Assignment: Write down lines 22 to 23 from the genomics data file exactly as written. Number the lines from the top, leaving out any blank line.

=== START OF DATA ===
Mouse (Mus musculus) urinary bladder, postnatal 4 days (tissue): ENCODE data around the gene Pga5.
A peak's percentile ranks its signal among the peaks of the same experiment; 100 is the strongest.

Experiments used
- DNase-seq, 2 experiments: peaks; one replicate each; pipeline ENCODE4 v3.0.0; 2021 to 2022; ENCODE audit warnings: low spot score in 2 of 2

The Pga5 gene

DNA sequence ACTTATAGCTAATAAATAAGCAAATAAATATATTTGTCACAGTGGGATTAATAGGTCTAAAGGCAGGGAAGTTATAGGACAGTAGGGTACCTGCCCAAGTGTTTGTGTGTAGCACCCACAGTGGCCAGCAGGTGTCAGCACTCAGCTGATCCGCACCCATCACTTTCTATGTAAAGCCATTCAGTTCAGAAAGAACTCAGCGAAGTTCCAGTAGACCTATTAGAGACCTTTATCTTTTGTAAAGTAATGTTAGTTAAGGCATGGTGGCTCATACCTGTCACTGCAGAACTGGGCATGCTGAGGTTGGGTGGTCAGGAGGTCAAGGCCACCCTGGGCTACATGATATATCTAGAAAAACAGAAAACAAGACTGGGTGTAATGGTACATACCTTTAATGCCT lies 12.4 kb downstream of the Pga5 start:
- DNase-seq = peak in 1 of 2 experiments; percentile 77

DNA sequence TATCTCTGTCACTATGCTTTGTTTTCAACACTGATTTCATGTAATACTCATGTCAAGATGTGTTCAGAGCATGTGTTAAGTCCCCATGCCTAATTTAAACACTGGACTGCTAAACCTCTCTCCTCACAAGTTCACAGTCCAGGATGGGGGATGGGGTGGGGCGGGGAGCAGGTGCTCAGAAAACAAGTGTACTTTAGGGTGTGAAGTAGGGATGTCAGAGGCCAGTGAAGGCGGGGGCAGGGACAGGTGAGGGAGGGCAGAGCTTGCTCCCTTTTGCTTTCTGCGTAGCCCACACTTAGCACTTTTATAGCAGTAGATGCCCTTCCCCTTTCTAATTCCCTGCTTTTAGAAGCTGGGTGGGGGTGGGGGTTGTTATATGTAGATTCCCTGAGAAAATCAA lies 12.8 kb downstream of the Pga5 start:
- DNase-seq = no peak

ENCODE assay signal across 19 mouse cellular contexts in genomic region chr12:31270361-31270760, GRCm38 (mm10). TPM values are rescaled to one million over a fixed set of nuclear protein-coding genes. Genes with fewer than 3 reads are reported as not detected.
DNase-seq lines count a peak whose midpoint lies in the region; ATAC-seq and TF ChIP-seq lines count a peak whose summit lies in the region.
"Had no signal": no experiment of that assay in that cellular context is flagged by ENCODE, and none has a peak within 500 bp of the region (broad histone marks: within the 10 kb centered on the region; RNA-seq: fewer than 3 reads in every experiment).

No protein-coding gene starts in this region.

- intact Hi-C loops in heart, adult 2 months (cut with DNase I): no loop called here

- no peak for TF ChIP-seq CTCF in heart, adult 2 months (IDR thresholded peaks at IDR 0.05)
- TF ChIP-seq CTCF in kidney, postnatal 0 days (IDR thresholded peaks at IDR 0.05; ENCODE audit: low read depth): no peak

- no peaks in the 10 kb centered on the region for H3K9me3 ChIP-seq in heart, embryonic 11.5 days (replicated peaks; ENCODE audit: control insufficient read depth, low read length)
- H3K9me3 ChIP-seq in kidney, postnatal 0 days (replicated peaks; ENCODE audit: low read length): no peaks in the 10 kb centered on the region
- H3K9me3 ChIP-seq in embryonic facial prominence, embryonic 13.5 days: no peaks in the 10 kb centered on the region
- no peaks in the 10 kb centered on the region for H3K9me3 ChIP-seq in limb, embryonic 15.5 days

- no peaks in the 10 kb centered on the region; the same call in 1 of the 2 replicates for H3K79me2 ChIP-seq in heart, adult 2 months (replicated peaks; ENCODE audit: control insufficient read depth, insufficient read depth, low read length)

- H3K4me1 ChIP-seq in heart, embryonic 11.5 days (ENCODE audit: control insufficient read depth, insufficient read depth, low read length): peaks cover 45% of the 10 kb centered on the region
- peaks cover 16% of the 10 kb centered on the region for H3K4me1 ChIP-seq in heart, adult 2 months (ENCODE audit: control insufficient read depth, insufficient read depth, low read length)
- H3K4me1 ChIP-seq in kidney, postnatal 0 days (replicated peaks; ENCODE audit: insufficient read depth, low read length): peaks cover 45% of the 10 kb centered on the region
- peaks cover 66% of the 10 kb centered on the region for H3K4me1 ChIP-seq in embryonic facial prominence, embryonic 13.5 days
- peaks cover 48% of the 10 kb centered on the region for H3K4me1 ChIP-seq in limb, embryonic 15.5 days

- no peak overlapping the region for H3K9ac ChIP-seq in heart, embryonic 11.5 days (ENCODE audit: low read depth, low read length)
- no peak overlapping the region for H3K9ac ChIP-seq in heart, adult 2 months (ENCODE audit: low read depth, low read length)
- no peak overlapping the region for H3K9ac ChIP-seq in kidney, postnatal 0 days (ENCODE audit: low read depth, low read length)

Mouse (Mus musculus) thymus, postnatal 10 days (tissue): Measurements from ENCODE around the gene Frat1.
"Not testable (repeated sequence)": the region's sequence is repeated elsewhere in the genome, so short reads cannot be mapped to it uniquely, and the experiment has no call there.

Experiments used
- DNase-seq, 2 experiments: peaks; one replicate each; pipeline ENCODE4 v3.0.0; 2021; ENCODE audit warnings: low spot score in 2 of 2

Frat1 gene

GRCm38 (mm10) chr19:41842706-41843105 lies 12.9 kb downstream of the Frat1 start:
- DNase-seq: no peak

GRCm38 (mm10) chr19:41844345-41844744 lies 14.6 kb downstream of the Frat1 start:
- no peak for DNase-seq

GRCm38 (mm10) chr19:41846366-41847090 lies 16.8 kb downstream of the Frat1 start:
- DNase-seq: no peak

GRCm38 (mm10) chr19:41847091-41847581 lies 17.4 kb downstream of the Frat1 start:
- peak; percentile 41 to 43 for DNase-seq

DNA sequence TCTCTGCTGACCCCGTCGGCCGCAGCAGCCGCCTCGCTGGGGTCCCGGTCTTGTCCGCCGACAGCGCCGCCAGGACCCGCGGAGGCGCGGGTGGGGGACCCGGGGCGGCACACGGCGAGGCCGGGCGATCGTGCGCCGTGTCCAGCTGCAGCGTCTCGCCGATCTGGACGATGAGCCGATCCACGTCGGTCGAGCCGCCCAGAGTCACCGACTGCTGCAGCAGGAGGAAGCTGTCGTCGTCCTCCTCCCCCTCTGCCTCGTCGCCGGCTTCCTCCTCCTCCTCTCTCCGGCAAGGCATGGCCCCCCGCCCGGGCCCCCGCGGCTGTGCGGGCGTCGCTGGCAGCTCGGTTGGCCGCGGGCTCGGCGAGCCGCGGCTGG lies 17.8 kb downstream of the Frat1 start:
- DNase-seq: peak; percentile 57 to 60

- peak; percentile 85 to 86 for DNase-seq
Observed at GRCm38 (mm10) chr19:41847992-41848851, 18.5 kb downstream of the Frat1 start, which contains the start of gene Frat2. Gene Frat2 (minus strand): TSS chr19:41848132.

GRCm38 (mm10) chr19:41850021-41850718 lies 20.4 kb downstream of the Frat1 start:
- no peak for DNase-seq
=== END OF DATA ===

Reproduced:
- H3K4me1 ChIP-seq in heart, embryonic 11.5 days (ENCODE audit: control insufficient read depth, insufficient read depth, low read length): peaks cover 45% of the 10 kb centered on the region
- peaks cover 16% of the 10 kb centered on the region for H3K4me1 ChIP-seq in heart, adult 2 months (ENCODE audit: control insufficient read depth, insufficient read depth, low read length)